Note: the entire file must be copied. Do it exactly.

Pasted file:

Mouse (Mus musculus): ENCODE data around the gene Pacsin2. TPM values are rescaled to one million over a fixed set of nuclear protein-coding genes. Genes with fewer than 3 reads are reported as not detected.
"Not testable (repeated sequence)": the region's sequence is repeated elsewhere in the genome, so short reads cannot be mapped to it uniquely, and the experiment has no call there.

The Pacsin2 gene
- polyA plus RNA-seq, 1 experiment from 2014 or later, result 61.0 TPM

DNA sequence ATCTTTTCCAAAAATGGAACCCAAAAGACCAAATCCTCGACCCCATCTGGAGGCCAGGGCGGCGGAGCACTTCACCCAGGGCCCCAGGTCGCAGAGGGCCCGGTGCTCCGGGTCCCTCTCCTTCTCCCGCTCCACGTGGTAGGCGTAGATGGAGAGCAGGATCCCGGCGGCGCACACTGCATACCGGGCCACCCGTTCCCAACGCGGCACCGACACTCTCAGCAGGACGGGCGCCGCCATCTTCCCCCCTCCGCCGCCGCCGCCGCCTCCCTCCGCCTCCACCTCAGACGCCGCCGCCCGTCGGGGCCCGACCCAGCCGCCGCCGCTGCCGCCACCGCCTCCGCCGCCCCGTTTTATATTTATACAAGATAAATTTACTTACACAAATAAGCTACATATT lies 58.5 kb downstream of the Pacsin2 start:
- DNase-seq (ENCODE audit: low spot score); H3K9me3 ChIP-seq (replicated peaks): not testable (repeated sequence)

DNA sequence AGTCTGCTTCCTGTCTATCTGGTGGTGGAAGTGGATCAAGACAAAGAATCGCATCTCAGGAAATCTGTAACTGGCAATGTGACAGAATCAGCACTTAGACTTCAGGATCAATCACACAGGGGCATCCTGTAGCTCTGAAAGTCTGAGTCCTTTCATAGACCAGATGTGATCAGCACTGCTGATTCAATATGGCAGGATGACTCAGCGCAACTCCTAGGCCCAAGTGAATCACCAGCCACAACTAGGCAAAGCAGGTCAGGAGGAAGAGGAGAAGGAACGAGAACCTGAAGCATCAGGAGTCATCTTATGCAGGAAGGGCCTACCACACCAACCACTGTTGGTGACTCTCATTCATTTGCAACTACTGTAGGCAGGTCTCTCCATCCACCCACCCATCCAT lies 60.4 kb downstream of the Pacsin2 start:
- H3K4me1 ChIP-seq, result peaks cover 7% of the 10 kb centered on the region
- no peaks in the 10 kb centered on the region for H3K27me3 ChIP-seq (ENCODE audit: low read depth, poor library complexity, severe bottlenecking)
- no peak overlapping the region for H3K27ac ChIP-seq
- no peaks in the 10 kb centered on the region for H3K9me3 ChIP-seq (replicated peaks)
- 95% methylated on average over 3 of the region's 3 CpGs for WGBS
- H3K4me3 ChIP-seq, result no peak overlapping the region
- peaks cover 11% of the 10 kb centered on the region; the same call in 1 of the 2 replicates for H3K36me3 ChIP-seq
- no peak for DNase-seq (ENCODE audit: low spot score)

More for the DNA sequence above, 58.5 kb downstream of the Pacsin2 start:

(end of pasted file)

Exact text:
Mouse (Mus musculus): ENCODE data around the gene Pacsin2. TPM values are rescaled to one million over a fixed set of nuclear protein-coding genes. Genes with fewer than 3 reads are reported as not detected.
"Not testable (repeated sequence)": the region's sequence is repeated elsewhere in the genome, so short reads cannot be mapped to it uniquely, and the experiment has no call there.

The Pacsin2 gene
- polyA plus RNA-seq, 1 experiment from 2014 or later, result 61.0 TPM

DNA sequence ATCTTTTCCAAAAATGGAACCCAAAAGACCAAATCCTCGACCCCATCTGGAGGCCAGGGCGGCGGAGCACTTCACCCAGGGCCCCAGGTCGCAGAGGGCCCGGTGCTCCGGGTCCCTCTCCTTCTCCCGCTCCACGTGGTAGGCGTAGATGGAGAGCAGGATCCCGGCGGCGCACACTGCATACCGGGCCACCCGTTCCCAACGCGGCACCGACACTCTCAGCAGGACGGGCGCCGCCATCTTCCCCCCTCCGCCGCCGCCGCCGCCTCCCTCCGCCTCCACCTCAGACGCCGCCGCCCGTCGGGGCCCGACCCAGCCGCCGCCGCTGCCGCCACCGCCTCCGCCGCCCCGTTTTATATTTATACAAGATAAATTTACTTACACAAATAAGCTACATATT lies 58.5 kb downstream of the Pacsin2 start:
- DNase-seq (ENCODE audit: low spot score); H3K9me3 ChIP-seq (replicated peaks): not testable (repeated sequence)

DNA sequence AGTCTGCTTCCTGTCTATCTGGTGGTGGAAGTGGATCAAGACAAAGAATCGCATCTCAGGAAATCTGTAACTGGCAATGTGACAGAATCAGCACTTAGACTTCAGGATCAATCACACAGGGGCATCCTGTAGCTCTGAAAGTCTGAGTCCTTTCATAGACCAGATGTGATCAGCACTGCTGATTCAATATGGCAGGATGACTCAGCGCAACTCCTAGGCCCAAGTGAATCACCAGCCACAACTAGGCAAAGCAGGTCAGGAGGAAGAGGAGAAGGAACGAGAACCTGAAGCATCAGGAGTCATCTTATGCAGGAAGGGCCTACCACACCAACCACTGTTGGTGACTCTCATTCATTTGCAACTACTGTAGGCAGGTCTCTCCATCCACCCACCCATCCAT lies 60.4 kb downstream of the Pacsin2 start:
- H3K4me1 ChIP-seq, result peaks cover 7% of the 10 kb centered on the region
- no peaks in the 10 kb centered on the region for H3K27me3 ChIP-seq (ENCODE audit: low read depth, poor library complexity, severe bottlenecking)
- no peak overlapping the region for H3K27ac ChIP-seq
- no peaks in the 10 kb centered on the region for H3K9me3 ChIP-seq (replicated peaks)
- 95% methylated on average over 3 of the region's 3 CpGs for WGBS
- H3K4me3 ChIP-seq, result no peak overlapping the region
- peaks cover 11% of the 10 kb centered on the region; the same call in 1 of the 2 replicates for H3K36me3 ChIP-seq
- no peak for DNase-seq (ENCODE audit: low spot score)

More for the DNA sequence above, 58.5 kb downstream of the Pacsin2 start: